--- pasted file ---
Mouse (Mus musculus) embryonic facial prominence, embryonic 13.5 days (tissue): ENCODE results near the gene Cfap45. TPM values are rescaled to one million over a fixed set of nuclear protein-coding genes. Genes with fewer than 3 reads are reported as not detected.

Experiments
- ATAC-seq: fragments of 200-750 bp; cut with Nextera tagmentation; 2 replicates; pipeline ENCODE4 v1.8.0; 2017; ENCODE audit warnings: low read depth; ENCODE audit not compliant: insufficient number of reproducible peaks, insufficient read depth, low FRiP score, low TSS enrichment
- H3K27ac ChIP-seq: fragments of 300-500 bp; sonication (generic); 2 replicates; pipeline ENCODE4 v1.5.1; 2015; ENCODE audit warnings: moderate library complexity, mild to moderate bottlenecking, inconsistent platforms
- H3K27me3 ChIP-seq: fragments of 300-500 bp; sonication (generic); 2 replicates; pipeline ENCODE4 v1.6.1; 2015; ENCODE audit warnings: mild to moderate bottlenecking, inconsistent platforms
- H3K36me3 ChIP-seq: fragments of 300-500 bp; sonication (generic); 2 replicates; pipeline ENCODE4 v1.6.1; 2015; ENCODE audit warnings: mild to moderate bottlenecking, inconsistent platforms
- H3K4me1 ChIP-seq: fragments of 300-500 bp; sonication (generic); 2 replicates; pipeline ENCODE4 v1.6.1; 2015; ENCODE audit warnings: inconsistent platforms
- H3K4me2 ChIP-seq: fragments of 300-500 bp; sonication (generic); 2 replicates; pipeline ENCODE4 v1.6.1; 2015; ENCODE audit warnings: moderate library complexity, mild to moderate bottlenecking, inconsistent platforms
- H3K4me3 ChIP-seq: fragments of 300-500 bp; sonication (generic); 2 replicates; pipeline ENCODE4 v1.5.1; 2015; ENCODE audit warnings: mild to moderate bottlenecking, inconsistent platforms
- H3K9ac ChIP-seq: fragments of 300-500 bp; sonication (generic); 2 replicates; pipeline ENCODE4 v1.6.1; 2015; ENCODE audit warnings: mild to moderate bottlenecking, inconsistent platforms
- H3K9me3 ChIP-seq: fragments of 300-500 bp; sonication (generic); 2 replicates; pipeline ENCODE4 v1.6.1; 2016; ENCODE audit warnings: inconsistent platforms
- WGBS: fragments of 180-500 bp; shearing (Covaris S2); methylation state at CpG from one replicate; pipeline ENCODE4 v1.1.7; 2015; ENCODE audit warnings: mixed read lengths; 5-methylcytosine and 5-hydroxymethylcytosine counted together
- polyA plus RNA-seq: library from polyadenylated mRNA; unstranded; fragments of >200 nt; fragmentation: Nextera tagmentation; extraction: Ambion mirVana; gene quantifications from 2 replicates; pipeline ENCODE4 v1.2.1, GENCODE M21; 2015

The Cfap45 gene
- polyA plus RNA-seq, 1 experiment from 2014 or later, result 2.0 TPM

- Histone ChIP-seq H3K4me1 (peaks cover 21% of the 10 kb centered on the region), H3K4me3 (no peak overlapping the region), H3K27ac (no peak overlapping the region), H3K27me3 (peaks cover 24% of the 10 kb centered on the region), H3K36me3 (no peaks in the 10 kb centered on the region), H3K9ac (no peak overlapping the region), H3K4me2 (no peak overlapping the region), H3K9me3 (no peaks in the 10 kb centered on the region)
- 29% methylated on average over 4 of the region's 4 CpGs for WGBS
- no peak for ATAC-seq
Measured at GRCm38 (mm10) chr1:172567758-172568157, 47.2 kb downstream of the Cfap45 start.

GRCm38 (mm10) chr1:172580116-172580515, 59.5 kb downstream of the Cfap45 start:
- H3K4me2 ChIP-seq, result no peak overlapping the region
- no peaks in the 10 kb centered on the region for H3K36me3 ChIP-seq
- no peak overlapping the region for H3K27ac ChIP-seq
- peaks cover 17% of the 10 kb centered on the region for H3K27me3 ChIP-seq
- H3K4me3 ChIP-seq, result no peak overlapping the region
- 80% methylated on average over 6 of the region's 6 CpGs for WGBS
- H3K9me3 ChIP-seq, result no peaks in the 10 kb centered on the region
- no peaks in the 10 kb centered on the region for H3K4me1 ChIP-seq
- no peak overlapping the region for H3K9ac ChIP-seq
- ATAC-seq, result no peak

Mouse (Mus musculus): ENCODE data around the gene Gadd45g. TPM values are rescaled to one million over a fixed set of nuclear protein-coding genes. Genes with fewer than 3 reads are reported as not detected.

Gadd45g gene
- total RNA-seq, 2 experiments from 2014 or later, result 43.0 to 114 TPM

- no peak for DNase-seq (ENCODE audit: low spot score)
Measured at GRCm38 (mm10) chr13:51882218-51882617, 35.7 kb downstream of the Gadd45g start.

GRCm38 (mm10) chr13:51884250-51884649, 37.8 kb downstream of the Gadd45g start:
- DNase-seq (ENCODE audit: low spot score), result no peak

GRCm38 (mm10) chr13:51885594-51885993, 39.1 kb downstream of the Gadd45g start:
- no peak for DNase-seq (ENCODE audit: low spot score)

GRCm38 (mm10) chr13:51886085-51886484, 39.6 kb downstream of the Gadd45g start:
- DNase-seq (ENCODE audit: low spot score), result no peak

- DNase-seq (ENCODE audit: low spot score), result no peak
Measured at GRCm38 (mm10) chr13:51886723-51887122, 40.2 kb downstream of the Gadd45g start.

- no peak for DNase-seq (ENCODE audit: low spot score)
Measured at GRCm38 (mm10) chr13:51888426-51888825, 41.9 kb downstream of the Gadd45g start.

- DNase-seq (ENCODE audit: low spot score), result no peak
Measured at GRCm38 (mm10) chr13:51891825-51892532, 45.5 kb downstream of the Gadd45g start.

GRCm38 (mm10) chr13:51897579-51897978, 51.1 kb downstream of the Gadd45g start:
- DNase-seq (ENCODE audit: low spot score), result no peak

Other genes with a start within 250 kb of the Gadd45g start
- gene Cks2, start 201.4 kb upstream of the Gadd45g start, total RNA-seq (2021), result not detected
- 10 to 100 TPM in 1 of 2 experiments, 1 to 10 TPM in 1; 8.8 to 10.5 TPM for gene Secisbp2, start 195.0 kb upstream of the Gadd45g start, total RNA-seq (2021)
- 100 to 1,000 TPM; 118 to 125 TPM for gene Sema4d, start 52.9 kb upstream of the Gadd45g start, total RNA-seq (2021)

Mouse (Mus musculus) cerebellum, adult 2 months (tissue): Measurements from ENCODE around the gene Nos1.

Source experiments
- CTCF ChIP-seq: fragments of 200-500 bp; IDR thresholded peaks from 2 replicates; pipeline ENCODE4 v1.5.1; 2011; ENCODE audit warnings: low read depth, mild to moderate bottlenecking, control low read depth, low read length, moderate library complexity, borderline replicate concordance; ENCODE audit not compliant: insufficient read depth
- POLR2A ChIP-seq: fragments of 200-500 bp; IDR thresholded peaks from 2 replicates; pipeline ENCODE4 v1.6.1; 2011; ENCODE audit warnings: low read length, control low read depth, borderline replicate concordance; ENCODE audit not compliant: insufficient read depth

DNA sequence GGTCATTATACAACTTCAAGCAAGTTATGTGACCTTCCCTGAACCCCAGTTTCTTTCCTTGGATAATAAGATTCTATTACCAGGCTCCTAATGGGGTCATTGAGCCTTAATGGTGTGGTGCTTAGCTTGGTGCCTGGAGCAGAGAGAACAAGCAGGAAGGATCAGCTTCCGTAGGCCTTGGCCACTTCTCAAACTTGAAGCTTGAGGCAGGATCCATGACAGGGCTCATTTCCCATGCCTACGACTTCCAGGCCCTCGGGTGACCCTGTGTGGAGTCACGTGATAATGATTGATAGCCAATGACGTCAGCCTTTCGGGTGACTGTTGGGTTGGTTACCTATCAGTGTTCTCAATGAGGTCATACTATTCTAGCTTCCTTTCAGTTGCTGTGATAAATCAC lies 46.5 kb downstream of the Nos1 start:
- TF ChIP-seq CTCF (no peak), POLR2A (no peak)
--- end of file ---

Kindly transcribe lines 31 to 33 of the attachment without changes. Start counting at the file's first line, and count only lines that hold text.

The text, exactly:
Mouse (Mus musculus): ENCODE data around the gene Gadd45g. TPM values are rescaled to one million over a fixed set of nuclear protein-coding genes. Genes with fewer than 3 reads are reported as not detected.

Gadd45g gene
- total RNA-seq, 2 experiments from 2014 or later, result 43.0 to 114 TPM